In The Frame - October ’18
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In The Frame - October ’18

Streaming / Online / Tech

The window is closing,” the chief executive of ITV has warned of UK broadcasters’ chance to build a British version of Netflix. Carolyn McCall’s comments follow the announcement of Netflix’s third-quarter-record results last week, as the company added almost seven million subscribers, taking its global total to more than 137 million. Netflix has almost 10 million UK subscribers, Sky has 9.6 million and Amazon’s Prime about 7.3 million.

Amazon Prime might be slowing down, following the publication of “evidence” that fewer people are signing up for the product. The way Amazon accounts for revenue from Prime subscriptions in its earnings changed this year, “which provides a look at how Prime membership has slowed down”, according to analysts.

Netflix is pushing into interactive shows and developing content that will let viewers choose the next storyline in a TV episode or movie. Viewers will get to choose their own storylines in one episode of the upcoming season of Black Mirror. Netflix also is about to release a new animated series based on the popular video game, Minecraft.

BBC News

The BBC and the UK’s other public service broadcasters – whose future we discussed in this recent blog post – have asked the government and Ofcom to help them keep their top spots in the EPGs, as they consider how best to take on the might of Netflix, Amazon, et al. PSBs in the UK have had guaranteed top slots in the EPGs since 2003 but changing viewing habits mean EPGs are often bypassed by viewers altogether.

Ofcom’s first annual report on the BBC has been published, covering April 2017 to March 2018. Its key findings are:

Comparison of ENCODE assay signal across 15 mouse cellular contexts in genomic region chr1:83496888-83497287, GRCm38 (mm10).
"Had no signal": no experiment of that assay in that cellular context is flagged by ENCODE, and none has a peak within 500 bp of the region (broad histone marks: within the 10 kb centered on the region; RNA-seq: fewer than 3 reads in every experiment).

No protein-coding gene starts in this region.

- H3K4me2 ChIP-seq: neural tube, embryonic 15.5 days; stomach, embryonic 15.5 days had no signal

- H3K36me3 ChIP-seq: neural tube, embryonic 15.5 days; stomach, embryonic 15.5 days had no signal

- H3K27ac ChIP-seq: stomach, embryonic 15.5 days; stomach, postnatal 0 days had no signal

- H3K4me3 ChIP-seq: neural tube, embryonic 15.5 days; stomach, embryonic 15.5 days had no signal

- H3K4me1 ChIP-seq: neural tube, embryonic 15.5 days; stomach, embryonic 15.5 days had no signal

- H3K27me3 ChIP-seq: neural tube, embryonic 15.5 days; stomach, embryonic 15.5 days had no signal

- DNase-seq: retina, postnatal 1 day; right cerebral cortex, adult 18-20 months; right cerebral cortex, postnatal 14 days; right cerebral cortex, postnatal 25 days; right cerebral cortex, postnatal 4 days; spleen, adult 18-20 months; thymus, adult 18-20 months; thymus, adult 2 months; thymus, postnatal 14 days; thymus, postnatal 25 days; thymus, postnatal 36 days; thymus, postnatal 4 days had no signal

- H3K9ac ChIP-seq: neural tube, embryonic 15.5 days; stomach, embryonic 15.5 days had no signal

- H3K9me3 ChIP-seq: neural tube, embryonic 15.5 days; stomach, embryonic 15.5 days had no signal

• Although the media landscape is changing rapidly, the BBC continues to play a central role across TV, radio and online platforms
  • The BBC is generally delivering on its remit for audiences
  • The BBC is not sufficiently transparent, particularly in the area of competition
  • The BBC should maintain its commitment to producing original UK programmes, and be more innovative and take more risks in doing so
  • The BBC should take significant further steps to engage young people and improve how it represents and portrays the whole of UK society

The BBC has recently launched several products designed to appeal to younger audiences:

  • BBC Sounds, a new app that pulls together the corporation’s radio, music and podcasts, including an EastEnders spin-off podcast
  • A CBeebies app
  • iPlayer box sets
  • Bedtime Stories on smart speakers

And finally…

  • ITV has launched ITV Studios Netherlands as it looks to capitalise on the potential for its formats in the country, which is recognised as one of the top three export markets for formats.
  • SIS Live has been acquired by NEP Group, the Pennsylvania-based company that provides outsourced production services for major events throughout the world, including the Olympic Games, the Super Bowl, Academy Awards and the Premier League. SIS Live will rebrand to NEP Connect following the acquisition.
  • The value of the UK’s VFX industry to the economy has been estimated at more than £1 billion, according to the BFI’s ‘Screen Business’ report
  • Major TV and film studios are to open in Birmingham. The 20-acre, six-stage Mercian Studios will be located near Birmingham airport.
  • Video platform Vimeo has agreed a “product integration” with LinkedIn.
  • Bectu has appointed its first female head, Philippa Childs, to succeed Gerry Morrissey, who is stepping down after more than 10 years in charge.
  • Four years in the making, Frame 25’s app Hive 25 is now available. Free for freelancers, it’s been designed to help increase work opportunities and reduce admin.

From the latest news to the latest positions – click here to see Frame 25’s most recent additions to its list of available TV jobs.